ldapsearch and ldapmodify are about 10 times better than a stupid GUI because you can script everything.I think if I had a personal motto it would be something like "if I can't script it then I'm not interested." (well that or "oh look, shiny!") I recently had to extend my LDAP schema of an OID 11g directory and I didn't have access to the ODSM GUI (for reasons that aren't important). So I had to extend the schema via ldapsearch/ldapmodify (i.e. the hard way) and thought I'd write down my steps to save you the trouble of figuring it out for yourself. Hat tip to OnlineAppsDBA for his work. I stood on his shoulders for this post. First things first you need to figure out names for your attributes and objectclass. In my case I wanted the name customAttr1 and customAttr2 for the attributes and customClass1 for the objectclass. To modify the schema you use ldapmodify and update the cn=schemasubentry object at the root of the directory and add the relevant attributes. Here's me adding the two attributes and the objectclass as three separate transactions.
it's like the difference between knowing SQL and having to use TOAD or Access (*shudder*) to add rows to a db table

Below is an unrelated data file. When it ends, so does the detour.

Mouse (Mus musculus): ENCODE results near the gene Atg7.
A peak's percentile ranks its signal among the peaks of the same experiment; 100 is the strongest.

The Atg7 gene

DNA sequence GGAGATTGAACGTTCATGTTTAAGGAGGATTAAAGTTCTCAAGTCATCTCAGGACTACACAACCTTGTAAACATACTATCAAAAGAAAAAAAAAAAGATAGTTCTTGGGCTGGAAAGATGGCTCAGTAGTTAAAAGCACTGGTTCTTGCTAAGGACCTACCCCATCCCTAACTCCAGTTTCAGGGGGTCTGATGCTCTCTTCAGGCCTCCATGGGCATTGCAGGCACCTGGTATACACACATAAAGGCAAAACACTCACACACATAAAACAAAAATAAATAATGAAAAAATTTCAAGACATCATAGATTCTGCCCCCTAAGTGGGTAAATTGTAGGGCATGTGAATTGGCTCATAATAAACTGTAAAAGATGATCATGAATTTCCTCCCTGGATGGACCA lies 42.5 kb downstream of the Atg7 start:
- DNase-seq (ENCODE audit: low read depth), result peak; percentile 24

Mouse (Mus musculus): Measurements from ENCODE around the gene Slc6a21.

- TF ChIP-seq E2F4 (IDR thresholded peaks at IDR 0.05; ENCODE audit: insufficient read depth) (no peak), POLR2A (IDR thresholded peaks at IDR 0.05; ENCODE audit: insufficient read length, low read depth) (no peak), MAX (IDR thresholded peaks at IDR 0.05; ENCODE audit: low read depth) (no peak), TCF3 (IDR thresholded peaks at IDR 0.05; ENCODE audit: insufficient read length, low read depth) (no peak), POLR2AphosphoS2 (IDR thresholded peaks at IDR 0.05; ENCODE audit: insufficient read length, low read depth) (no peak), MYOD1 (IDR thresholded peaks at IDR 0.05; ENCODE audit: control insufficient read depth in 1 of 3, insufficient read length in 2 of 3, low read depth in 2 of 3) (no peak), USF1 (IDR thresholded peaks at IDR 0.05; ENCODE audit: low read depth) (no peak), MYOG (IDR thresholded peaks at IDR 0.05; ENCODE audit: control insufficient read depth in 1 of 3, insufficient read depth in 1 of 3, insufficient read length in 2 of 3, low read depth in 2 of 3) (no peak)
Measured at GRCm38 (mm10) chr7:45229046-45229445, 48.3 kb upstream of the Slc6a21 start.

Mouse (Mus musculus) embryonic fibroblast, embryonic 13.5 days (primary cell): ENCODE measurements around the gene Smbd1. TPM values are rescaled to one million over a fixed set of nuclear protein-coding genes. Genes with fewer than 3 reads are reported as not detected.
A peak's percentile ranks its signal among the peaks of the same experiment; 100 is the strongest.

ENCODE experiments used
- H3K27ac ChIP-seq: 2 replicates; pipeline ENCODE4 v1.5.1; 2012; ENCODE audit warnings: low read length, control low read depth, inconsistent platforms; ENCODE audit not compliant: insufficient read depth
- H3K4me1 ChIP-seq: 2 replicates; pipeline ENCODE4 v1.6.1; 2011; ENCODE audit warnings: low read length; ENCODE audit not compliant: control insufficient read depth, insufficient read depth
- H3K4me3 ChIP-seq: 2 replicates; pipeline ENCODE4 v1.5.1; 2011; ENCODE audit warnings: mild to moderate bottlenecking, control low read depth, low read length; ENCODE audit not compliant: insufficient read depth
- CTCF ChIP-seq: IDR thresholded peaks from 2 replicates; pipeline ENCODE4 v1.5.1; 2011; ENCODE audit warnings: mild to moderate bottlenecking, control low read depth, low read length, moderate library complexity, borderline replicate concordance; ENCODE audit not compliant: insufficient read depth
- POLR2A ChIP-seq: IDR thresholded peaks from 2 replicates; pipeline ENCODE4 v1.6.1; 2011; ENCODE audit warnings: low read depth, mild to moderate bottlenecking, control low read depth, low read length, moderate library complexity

$ ldapmodify -p $DIRLISTENPORT -D $DIRADMINDN -w $DIRADMINPASSWORD -a -c dn: cn=subschemasubentry changetype: modify add: attributetypes attributetypes: ( 126.96.36.199.01 NAME 'customAttr1' DESC 'Custom Attribute 1' EQUALITY caseIgnoreMatch SYNTAX '188.8.131.52.4.1.14184.108.40.206.15' ) modifying entry cn=subschemasubentry dn: cn=subschemasubentry changetype: modify add: attributetypes attributetypes: ( 220.127.116.11.02 NAME 'customAttr2' DESC 'Custom Attribute 2' EQUALITY caseIgnoreMatch SYNTAX '18.104.22.168.4.1.1422.214.171.124.15' ) modifying entry cn=subschemasubentry dn: cn=subschemasubentry changetype: modify add: objectClasses objectClasses: ( 126.96.36.199.03 NAME 'customClass1' DESC 'custom objectclass 1' SUP top STRUCTURAL MUST cn MAY ( customAttr1 $ customAttr2 ) ) modifying entry cn=subschemasubentryThe important things to note are that each attribute and objectclass has a unique Object IDentifier (OID) (that's the 188.8.131.52.__ number) and that I used "184.108.40.206.4.1.14220.127.116.11.15" which tells OID that the attribute is a directory string. In Atul's post he had a different number there because OID 10g used a different number. The other possible data types are available in the "ldapsyntaxes" attribute of "cn=schemasubentry".